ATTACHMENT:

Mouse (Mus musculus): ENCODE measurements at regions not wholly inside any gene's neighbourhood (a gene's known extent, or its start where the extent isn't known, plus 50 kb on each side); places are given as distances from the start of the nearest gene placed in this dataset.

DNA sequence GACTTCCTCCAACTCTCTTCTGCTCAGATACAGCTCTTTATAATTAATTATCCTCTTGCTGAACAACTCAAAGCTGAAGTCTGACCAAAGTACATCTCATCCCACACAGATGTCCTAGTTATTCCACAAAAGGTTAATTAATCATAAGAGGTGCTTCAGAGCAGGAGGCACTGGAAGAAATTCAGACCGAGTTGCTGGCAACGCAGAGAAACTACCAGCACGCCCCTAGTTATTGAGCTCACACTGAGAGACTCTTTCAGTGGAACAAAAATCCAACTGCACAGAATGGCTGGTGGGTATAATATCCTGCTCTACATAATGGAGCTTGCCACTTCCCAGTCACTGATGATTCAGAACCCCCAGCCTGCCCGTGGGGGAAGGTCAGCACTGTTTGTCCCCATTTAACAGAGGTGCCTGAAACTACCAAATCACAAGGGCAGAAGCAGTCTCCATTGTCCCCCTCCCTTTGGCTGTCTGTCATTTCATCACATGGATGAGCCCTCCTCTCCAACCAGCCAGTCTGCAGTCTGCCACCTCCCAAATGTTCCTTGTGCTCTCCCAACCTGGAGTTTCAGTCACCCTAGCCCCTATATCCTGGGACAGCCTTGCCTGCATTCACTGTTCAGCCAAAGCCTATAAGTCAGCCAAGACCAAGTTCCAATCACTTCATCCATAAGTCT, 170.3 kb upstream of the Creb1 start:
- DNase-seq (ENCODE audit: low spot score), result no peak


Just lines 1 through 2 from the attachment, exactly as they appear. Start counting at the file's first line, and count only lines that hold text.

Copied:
Mouse (Mus musculus): ENCODE measurements at regions not wholly inside any gene's neighbourhood (a gene's known extent, or its start where the extent isn't known, plus 50 kb on each side); places are given as distances from the start of the nearest gene placed in this dataset.

DNA sequence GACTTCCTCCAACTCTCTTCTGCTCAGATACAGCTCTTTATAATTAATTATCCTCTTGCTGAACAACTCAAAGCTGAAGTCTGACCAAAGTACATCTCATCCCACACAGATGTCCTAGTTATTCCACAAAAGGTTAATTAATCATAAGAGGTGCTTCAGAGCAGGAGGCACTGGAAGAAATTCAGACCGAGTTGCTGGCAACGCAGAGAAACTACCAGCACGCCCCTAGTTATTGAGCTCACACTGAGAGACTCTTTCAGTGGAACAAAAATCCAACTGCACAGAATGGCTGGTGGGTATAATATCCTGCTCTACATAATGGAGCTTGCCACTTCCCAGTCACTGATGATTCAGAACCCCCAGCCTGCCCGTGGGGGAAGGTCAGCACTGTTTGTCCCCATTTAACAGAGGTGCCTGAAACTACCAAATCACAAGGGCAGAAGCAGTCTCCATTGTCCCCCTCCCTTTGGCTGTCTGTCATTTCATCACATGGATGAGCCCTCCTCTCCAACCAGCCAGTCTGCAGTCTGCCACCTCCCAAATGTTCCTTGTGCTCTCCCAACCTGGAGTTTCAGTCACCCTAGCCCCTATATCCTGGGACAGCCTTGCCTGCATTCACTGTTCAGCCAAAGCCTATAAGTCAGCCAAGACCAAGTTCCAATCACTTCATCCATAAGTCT, 170.3 kb upstream of the Creb1 start: